Monica ~ We don’t have children in the home either so freezing is really nice; make a batch, enjoy one and then to be able to put the rest in the freezer is a real plus.
I do love a good scone! Yours look very authentic and delicious. I enjoy Cooks Illustrated and always take away a tip or two. I bet they were tasty, huh? 🙂
They were the best Lisa!
I loved reading this post & chuckled away as I watched your video. I must admit despite my complete and life long love affair with food & cooking…. baking is another thing entirely; baking isn’t anywhere near as forgiving & accepting of my creative brain that does suffer recipe OCD at times with … ‘wonder what it’d taste like if I just added this’.., baking is a science & I take my little chef hat off to the bakers out there whom I’m in awe of who turn out delectable cakes.. but… you make these scones look great.., go you!!!
I know exactly where you’re coming from Anna – baking IS science and I’m much more prone to adding a little here, a little there . . . I’m in awe of true bakers!
Yay for scones! Also, I’m a huge fan of Cooks Illustrated. 🙂 They’ve taught me a lot over the years. And – Mr. RGBistro is going to love me or hate me now because I’m going to make a huge batch, cook two, and freeze the rest for “unidentified future use.” And I’m going to blame you for the idea.
I’m also jealous because your scones are so much more sophisticated than mine (which are 1) dump together, 2) combine, and 3) plop on a sheet).
Have a great week!
I’ll make a wager that Mr. RGBistro is gonna love you!! And he’ll be thanking me!
I just recently made my favorite scones…mostly because they are no longer available at my favorite coffee shop…and I’m hooked. If I had known that homemade were that much better…would have done it long ago.
I love that you recommend frozen fruit which is good to know for the winter when those monster bags of frozen blueberries from Costco need some uses; this is now on the list!
Barb ~ Was thinking about you when I made these ‘cuz I know you favor the maple ones from Starbucks (what they used to have anyway); these are so moist & delicious – give them a try!
Ok, this is awesome! I have a few scone recipes I really like but I’m intrigued by this new method and definitely want to give it a try with one of my recipes for a taste comparison.
Katie ~ I would love for you to do a comparison and let me know what you think! This is the only scone recipe I’ve been able to make work but am always interested to see what others do!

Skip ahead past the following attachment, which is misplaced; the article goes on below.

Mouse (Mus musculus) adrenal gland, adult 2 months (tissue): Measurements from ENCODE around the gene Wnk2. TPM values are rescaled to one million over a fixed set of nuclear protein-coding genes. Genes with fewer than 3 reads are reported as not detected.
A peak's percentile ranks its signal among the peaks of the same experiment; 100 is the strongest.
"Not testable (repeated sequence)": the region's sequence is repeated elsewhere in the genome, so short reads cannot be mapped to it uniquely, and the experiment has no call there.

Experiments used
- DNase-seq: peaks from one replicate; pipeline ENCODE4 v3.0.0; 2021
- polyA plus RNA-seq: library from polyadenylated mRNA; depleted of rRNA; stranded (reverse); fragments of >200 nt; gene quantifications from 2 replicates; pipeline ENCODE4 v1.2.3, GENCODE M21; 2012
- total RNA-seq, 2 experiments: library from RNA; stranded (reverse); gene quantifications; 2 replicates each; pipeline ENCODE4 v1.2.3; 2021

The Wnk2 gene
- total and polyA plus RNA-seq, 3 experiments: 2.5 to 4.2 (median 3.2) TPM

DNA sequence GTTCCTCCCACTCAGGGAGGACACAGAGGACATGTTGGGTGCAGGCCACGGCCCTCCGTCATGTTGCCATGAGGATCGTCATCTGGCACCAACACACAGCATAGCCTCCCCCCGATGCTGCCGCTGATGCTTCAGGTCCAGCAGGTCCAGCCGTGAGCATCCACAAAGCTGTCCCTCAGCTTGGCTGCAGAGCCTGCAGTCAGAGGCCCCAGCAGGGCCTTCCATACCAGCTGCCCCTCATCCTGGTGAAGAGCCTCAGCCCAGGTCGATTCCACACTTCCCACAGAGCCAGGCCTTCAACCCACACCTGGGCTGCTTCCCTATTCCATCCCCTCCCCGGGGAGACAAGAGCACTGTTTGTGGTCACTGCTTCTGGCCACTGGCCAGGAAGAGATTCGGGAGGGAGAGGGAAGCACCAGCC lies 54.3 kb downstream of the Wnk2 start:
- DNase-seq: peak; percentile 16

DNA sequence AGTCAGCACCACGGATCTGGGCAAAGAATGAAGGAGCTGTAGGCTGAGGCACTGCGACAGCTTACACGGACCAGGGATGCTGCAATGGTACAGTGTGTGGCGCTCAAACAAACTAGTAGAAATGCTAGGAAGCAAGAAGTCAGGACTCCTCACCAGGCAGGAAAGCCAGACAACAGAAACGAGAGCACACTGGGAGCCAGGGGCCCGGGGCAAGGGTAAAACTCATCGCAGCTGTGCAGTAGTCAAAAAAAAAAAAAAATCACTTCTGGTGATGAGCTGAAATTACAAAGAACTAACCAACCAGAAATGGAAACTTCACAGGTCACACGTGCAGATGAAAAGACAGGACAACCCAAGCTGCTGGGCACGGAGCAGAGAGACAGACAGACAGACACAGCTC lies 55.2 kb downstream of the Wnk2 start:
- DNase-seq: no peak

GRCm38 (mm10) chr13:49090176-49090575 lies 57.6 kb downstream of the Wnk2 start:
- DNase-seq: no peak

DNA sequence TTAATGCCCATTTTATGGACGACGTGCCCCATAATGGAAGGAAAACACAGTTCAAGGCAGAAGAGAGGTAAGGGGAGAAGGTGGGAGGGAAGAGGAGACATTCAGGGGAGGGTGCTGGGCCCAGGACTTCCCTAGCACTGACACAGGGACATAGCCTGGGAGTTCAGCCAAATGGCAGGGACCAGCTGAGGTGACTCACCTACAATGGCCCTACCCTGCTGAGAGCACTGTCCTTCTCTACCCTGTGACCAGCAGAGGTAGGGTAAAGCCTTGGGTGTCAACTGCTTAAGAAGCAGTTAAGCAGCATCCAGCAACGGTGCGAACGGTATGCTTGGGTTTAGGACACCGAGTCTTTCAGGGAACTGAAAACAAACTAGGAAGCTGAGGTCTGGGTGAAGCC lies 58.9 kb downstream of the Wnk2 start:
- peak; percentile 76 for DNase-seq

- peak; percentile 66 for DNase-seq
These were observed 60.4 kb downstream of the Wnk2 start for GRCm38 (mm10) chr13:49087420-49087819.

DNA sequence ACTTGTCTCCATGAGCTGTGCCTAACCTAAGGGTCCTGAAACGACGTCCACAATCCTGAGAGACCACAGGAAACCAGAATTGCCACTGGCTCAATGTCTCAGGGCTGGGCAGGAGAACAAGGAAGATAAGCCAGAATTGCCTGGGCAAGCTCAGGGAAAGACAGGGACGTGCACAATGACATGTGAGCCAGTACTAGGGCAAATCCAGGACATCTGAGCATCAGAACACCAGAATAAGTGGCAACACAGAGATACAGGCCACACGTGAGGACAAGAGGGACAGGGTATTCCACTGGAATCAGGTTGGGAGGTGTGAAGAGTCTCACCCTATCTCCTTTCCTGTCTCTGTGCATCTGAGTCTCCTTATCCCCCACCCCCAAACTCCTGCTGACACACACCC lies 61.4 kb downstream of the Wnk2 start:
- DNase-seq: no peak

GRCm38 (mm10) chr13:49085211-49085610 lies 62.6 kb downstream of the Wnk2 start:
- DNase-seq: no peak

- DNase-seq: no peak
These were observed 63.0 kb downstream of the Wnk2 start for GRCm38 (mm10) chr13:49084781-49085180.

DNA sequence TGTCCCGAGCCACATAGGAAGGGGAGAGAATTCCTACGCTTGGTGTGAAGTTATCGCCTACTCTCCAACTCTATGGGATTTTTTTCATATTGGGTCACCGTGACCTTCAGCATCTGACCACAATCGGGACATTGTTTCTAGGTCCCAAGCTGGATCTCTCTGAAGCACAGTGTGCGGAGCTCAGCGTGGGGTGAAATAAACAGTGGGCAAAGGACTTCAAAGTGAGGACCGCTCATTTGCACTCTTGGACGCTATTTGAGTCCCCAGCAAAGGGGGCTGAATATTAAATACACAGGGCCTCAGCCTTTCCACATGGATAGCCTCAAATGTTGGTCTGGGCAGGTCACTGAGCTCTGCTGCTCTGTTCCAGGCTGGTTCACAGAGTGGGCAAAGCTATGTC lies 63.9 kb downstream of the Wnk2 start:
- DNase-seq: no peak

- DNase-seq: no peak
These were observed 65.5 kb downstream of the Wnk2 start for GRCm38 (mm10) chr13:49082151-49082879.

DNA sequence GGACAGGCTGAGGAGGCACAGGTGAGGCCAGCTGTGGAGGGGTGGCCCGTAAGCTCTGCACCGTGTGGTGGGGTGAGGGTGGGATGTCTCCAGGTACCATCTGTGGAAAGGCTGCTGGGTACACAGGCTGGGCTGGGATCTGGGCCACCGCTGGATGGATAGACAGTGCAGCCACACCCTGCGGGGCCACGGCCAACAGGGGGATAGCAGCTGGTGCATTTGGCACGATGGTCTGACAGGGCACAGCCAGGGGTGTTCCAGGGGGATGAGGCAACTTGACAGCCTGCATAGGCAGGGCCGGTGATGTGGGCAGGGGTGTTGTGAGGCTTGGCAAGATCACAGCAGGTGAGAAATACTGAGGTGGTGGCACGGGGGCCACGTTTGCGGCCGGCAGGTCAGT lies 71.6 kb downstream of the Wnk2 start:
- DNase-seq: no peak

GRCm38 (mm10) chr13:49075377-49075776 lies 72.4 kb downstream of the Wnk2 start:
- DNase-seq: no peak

I love scones! These look so delicious, I know I will have to be trying these out soon! Since we are tea lovers at our house, a good scone is always appreciated. 🙂
Megan, these are perfect w/tea – you must try them!
I absolutely adore the video! I want to be in a video with you! Fabulous! And wow this is definitely a recipe that I am going to make! I love your method and love the fresh fruit roll-up scones!
Thank you so much Jamie! And ANY time you’re in my neck of the woods, I’d be honored to have you in my kitchen!
This is an amazing video – adorable and approachable! I never thought of grating the butter before – that is genius!
Thank you Michelle ~ that means a lot coming from you!
Oh how fun!!! Can I come over and you show me how?
Amy ~ ANYTIME! Would love to have you in my kitchen – not sure we’d ever get anything actually made but we’d sure have a lot of fun!
Love the video! Now I am craving scones. Great tips!
Thank you Maria – you can make these in your new kitchen!
Love this, love it, love it!! What a great post and video and gorgeous scones!
Thank you Kristen ~ it was so much fun to work with Audrey! And the scones are to die for!
Scones are one of my all time favorite treats and you want to know something, I love to bake and I have yet to make them. You just gave me a kick in the pants 🙂 Thanks love.
Red ~ you must, must, must bake these for your man and the monkeys – they will love you forever and never leave your side!
Ahahaha! I LOVED this, and folks, the quotes are ALL true. Bake with Debra and you won’t believe the things that will come pouring out…
Audrey – it was the best day! We want you to come back soon and try another recipe!
I loved this post– I’ve always been skeptical about scones and scone-making myself, and this was so funny and encouraging (and the pictures so lovely) that it made me want to try them again!
The next time you’re here Avery, we will try these out – you will LOVE THEM!
Great job! I keep 10 lb of butter in my freezer too… Mostly for hoarding reasons. Blame it on the Soviet rationing.
Scones are all in the method & your scones look pretty sweet. And I agree scones for everyone! 🙂
Scones for everyone indeed!
Love scones and these look delicious! The video is brilliant.
Thank you Nancy – it was just so much fun – lots of work, but lots of fun too!
These scones look amazing and great information!
Thanks so much Alison!